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Fun facts to wow your friends before 'Hamilton' makes its Tucson stop
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Fun facts to wow your friends before 'Hamilton' makes its Tucson stop

King George III — played by Rick Negron — wears a white wig made of yak hair.

Fun fact about “Hamilton”: The shoes worn by the cast are all custom made for each performer.

Ditto the costumes. The fabric is special made in France and England, and the military wools worn by the ensemble cast members is hand-woven and dyed in England.

We’re not done yet.

Here are a few more fun facts, most provided by Broadway in Tucson and a few we got from popular “Hamilton” websites and research, to get you in the mood for the Tony Award-winning hip-hop musical coming to Centennial Hall Nov. 17-Dec. 5 with Broadway In Tucson.

The men’s shirts are made by a British company called Darcy Clothing, dedicated to period men’s clothing in the style of Mr. Darcy from “Pride and Prejudice.”

Rick Negron (King George III) will don a wig made from yak hair that you can see peaking out from his 2½-pound crown.

What’s a yak? A bovine found mostly in the Himalayas, Tibet and Central Asia. Content Exchange Lin-Manuel Miranda, left, took some historical liberties with his hugely successful Broadway musical “Hamilton” including with the timing of Hamilton and William Burr’s deadly duel.

About that crown: there’s a microphone hidden inside.

Fact or fiction? “Hamilton” is largely accurate, although Lin-Manuel Miranda, the show’s creator, did take some artistic liberties including suggesting that President John Adams fired Hamilton soon after he was elected. In reality, Hamilton quit his job as treasury secretary before Adams was elected.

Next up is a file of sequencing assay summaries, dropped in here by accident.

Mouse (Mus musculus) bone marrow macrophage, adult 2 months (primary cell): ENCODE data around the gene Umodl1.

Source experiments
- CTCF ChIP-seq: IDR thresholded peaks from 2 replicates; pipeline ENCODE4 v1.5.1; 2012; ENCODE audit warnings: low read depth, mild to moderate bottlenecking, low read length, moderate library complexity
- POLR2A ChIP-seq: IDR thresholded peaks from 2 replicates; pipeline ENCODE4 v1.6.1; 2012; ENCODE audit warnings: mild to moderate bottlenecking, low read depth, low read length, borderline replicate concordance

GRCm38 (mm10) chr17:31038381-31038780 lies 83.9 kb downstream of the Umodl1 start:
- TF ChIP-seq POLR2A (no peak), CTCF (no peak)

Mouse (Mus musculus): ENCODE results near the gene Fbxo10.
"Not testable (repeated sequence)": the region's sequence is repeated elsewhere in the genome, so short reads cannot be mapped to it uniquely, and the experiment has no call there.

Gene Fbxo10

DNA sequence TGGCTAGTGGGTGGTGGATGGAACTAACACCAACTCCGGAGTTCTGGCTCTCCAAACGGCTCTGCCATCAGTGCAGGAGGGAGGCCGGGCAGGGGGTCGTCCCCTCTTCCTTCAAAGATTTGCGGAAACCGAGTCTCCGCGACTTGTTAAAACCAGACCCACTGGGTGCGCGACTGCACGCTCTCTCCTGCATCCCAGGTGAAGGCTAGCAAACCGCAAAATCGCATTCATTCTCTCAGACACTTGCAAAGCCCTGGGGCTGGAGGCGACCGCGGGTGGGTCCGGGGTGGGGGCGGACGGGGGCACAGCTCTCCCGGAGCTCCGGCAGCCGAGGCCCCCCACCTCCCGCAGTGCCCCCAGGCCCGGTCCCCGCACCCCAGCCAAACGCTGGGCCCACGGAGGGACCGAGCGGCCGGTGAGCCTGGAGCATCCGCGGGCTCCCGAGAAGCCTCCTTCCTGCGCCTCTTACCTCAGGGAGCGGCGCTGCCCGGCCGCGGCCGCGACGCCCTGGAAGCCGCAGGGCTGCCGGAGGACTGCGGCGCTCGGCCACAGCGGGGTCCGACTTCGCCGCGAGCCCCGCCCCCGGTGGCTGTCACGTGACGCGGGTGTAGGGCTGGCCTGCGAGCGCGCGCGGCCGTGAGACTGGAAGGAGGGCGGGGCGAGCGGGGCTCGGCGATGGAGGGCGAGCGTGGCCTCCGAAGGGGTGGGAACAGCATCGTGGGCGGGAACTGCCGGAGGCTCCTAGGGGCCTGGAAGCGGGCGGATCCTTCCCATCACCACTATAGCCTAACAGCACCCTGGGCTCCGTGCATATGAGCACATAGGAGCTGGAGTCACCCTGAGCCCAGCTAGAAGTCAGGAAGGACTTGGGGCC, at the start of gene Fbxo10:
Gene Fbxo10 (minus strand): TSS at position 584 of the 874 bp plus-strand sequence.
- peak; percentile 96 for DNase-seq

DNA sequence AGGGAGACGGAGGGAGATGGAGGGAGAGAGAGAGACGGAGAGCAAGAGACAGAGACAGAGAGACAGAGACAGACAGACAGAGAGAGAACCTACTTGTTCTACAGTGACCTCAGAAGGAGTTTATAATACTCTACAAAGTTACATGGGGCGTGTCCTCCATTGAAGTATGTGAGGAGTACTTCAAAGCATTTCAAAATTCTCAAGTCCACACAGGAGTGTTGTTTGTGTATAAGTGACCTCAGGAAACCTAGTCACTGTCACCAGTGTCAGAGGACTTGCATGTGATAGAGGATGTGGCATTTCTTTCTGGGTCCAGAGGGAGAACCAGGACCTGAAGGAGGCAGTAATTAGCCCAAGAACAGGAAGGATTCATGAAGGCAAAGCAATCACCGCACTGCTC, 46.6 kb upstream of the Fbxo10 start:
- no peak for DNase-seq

"Hamilton" is coming to Centennial Hall Nov. 17-Dec. 5 with Broadway In Tucson

Miranda also stretched the timeline of Hamilton’s death to suggest that his duel with Aaron Burr that left Hamilton dead occurred in 1800, on the heels of Burr’s failed run for president. It actually occurred four years later after Burr ran and lost the New York governor’s race.

A 10-member orchestra performs live for every show.

Violinist Chuck Bontrager, son of Civic Orchestra of Tucson music director Charles Bontrager, was concertmaster for the three-year run of “Hamilton” in Chicago. In addition to classical music, the younger Bontrager is a rock violinist.

Of course there’s a Tucson connection! The first road stop for “Hamilton” was Chicago, where it played for 1,341 shows before closing on Jan. 5, 2020, after more than three years. Sitting in the concertmaster seat of the orchestra for most if not all of those 1,341 shows: violinist Chuck Bontrager, son of Civic Orchestra of Tucson Conductor Charles Bontrager.

Contact reporter Cathalena E. Burch at On Twitter @Starburch

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